For areas with overspray, absorbent mat rolls help to minimize slippery floors and provide additional traction in aisle ways and working areas.
Waste Collection Areas
Whether waste collection is performed in one centralized location or at several satellite accumulation areas throughout the facility, just like fluid dispensing areas, waste collection areas provide an increased opportunity for leaks, drips and spills.
EPA requires hazardous waste generators to keep hazardous waste collection containers closed, unless waste is being added to or removed from the container. [40 CFR 264.173] While this regulation was created to help prevent spills from harming the environment; it is also a good housekeeping idea, and there are safety advantages to keeping containers closed. Fugitive emissions can be better kept in check, and closed containers are less likely to create slippery spills, should the container be tipped.
Choosing funnels with large openings, and funnels that screw directly into container openings will help employees channel waste liquids into collection containers more easily, helping to prevent spills. Funnels and lids with tight-sealing covers help keep the waste contents in the container.
For facilities that are required to have fire prevention plans, keeping waste collection areas clean helps comply with the requirement to have proper handling and storage procedures for any hazardous materials onsite. [29 CFR 1910.39(c)(1)]
Aisles and Storage Areas
Rare is the facility that can boast of having tons of excess storage space. When large orders arrive, lack of storage space too often translates to cluttered aisles, creating a number of potential hazards. In areas where mechanical handling equipment is used, OSHA requires that aisles, doorways and loading docks remain unobstructed with "sufficient safe clearance." [29 CFR 1910.176(a)]
Having production foremen coordinate large deliveries with receiving crews can help assure that there is a "space" -– other than aisle ways -- when those large orders arrive. Sometimes it is also helpful to review stock rotation procedures or conduct periodic "stock audits" to ensure that expired products or materials that are no longer used at the facility aren’t taking up valuable storage space that could be used to keep things out of aisle ways.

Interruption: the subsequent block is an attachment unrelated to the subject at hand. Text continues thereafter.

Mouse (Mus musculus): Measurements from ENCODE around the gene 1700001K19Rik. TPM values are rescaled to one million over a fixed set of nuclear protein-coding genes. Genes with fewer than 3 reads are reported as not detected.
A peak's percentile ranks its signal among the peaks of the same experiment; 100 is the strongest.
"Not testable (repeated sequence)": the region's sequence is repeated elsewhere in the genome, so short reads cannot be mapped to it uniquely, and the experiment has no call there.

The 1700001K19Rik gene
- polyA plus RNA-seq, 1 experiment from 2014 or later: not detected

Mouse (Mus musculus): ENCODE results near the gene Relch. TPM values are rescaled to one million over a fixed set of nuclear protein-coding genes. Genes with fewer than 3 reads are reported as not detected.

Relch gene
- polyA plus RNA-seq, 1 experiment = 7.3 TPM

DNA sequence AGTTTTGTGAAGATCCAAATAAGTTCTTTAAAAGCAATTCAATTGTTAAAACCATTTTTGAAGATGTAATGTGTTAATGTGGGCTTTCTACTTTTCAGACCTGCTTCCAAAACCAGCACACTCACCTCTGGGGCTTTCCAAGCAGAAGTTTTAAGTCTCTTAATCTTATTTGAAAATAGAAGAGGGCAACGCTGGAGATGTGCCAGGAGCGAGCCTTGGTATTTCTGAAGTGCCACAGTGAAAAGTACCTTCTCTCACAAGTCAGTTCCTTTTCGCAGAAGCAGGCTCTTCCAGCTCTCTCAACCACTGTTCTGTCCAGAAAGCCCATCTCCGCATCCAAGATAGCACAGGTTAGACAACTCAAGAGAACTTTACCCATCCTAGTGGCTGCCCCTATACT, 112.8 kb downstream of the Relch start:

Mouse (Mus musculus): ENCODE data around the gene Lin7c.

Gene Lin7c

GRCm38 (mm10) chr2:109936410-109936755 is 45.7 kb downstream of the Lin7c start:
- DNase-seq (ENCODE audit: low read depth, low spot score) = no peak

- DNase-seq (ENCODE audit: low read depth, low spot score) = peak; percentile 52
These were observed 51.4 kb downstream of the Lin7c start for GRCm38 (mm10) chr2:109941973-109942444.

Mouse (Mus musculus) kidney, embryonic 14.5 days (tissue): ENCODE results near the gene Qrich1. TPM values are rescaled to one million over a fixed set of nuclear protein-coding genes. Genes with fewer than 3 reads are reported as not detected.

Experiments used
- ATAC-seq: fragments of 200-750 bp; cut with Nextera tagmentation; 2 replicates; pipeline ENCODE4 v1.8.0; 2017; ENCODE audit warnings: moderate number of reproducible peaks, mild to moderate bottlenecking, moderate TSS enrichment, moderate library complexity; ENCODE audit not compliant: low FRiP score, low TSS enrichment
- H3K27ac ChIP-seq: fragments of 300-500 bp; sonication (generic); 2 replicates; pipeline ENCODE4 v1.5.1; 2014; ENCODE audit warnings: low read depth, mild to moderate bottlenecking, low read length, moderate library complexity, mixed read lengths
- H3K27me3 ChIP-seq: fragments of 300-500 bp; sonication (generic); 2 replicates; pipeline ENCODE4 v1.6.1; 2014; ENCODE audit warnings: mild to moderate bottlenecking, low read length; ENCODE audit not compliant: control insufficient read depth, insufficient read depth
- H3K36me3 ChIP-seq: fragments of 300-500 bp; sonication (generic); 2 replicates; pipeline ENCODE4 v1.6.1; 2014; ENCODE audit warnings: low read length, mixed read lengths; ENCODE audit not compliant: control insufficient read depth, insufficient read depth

Outdoor storage buildings and enclosures can also provide flexible solutions for a variety of feedstock goods or finished products awaiting shipment if storage space truly isn’t available within the main facility.
Facilities with on-site laboratories have an obligation to keep those areas cleaned up as well. Laboratories are required to have a written Chemical Hygiene Plan that sets forth, “procedures, equipment, personal protective equipment and work practices that… are capable of protecting employees from the health hazards presented by hazardous chemicals used in that particular workplace.” [29 CFR 1910.1450(b)]
Establishing good housekeeping procedures and practices that include daily cleaning of work surfaces and proper waste management will aid in compliance with this standard.
Like the general duty clause, OSHA also has a citation that covers any areas that aren’t specifically addressed in regulations: “All places of employment shall be kept clean to the extent that the nature of the work allows.” [29 CFR 1910.141(a)(3)]
Doing all of the “little things” to keep a facility looking tidy really can help improve safety. Taking the time to keep things neater and cleaner will not only make an OSHA inspector happy, they’ll keep employees smiling, too.
This article originally appeared in the December 2010 issue of Occupational Health & Safety.
Karen D. Hamel, CSP, WACH, is a regulatory compliance professional, trainer, and technical writer for New Pig. She has more than 24 years of experience helping EHS professionals find solutions to meet EPA, OSHA, and DOT regulations and has had more than 100 articles published on a variety of EHS topics. She can be reached at 1-800-HOT-HOGS® (468-4647) or by email, email@example.com.